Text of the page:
I'm not seeing this in the current admin guide, so a question that is coming up in the context of user's wanting to extend the modules in an envrionment where they cannot add modules to the jbossas7 installation they have been given, but there is the option to support something like:
Is there a way to configure the modules layer to pickup such a user-modules directory?
System.out.println(" -mp <search path of directories>");
System.out.println(" A list of directories, separated by '" + File.pathSeparator + "', where modules may be located");
System.out.println(" If not specified, the value of the \"module.path\" system property is used");
So you could modify standalone.sh to include more directories
Thanks, I'll probably use the standalone.sh -mp arg. I did get a chance to look at the code, and the -mp arg just sets the module.path system property as the help msg Kabir shows said. I did find that there is a MODULEPATH environment variable that is checked as well as the default value for the module.path system property, so that is another option.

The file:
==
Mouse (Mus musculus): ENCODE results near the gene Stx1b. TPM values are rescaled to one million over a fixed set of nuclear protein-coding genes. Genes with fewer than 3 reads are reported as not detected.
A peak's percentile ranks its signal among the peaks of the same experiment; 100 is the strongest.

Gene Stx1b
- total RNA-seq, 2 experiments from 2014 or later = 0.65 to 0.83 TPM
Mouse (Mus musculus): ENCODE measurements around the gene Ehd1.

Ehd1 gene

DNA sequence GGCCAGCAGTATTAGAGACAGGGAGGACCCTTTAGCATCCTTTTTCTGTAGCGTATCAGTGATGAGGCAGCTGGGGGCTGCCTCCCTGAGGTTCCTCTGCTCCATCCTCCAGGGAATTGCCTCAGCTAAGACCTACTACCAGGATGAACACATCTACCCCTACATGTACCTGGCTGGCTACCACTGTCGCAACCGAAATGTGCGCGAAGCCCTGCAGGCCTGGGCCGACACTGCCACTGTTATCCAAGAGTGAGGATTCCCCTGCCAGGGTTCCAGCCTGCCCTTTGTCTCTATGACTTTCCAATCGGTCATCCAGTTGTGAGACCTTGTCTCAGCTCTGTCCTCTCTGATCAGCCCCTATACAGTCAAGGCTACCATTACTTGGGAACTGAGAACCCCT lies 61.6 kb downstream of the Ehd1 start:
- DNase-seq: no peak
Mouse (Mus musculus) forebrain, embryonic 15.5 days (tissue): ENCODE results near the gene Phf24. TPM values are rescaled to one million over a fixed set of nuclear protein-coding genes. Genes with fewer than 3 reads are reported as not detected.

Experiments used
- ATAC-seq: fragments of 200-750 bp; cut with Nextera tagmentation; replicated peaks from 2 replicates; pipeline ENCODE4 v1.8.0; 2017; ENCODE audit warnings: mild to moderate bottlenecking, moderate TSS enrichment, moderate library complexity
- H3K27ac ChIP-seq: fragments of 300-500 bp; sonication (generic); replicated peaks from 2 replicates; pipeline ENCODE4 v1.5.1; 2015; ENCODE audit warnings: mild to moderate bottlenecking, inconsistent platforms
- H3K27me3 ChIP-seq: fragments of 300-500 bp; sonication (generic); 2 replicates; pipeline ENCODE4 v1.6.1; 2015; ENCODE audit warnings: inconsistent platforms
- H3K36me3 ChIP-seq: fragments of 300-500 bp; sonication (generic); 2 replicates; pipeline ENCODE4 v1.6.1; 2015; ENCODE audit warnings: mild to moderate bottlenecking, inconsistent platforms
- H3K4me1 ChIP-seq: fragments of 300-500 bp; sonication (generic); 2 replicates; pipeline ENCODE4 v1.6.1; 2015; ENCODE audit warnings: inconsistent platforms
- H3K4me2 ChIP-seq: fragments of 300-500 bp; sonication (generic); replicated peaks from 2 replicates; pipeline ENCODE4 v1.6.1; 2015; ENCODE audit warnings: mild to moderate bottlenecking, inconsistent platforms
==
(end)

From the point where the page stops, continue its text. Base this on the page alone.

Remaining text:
Scott, which option did you go for in the end? I need to do something similar.
The problem of MODULEPATH is how to set it to something that works with relative folders and you have to add the $JBOSS_HOME/modules to it too.
Btw, seems like -mp is not an option of standalone.sh itself, but rather the internal main.
If you do not want to modify standalone.sh/bat just set JBOSS_MODULEPATH env variable, and make sure that $JBOSS_HOME\modules
also make sure that what is the name of variable, it was changed from MODULE_PATH to MODULEPATH and is now JBOSS_MODULEPATH(7.1.0+) as other two ware clashing with some other sofware..
At least in 7.1.0.CR1b, that only really works if $JBOSS_HOME is set in advance, iow, if you go and set it explicitly. Otherwise, it won't work.
standalone.sh calculates where $JBOSS_HOME is without the need to specificy which is ideal, so the easiest thing here so far IMO is to go and modify standalone.sh directly and convert: